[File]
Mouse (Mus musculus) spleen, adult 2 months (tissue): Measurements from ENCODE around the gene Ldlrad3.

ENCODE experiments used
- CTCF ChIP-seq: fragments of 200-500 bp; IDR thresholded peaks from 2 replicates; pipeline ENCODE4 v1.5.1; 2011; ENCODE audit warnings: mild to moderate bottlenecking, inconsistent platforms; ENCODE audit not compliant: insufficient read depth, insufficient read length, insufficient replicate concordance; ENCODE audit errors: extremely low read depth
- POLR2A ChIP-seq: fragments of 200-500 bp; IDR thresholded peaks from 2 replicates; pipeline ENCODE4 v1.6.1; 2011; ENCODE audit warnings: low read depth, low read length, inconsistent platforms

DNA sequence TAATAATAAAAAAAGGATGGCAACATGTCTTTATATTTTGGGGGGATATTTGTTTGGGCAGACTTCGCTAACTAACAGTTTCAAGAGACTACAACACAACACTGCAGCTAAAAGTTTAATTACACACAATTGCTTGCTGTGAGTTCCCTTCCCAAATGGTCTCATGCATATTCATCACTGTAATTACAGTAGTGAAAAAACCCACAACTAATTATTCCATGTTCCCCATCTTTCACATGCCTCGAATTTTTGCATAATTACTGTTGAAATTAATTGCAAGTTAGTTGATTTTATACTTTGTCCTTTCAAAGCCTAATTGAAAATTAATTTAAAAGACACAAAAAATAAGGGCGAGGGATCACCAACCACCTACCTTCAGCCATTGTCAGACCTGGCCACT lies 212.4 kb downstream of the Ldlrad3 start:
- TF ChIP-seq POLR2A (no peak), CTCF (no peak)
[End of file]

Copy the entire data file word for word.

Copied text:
Mouse (Mus musculus) spleen, adult 2 months (tissue): Measurements from ENCODE around the gene Ldlrad3.

ENCODE experiments used
- CTCF ChIP-seq: fragments of 200-500 bp; IDR thresholded peaks from 2 replicates; pipeline ENCODE4 v1.5.1; 2011; ENCODE audit warnings: mild to moderate bottlenecking, inconsistent platforms; ENCODE audit not compliant: insufficient read depth, insufficient read length, insufficient replicate concordance; ENCODE audit errors: extremely low read depth
- POLR2A ChIP-seq: fragments of 200-500 bp; IDR thresholded peaks from 2 replicates; pipeline ENCODE4 v1.6.1; 2011; ENCODE audit warnings: low read depth, low read length, inconsistent platforms

DNA sequence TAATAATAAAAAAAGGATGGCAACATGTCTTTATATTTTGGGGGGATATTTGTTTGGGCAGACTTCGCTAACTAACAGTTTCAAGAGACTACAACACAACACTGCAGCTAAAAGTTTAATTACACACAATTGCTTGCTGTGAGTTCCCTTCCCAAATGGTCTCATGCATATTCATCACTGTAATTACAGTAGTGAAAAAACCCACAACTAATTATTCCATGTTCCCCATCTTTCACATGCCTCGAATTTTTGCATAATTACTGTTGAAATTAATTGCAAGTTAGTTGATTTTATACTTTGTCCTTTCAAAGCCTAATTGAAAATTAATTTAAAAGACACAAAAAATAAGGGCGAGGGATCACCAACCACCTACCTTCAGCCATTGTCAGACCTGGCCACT lies 212.4 kb downstream of the Ldlrad3 start:
- TF ChIP-seq POLR2A (no peak), CTCF (no peak)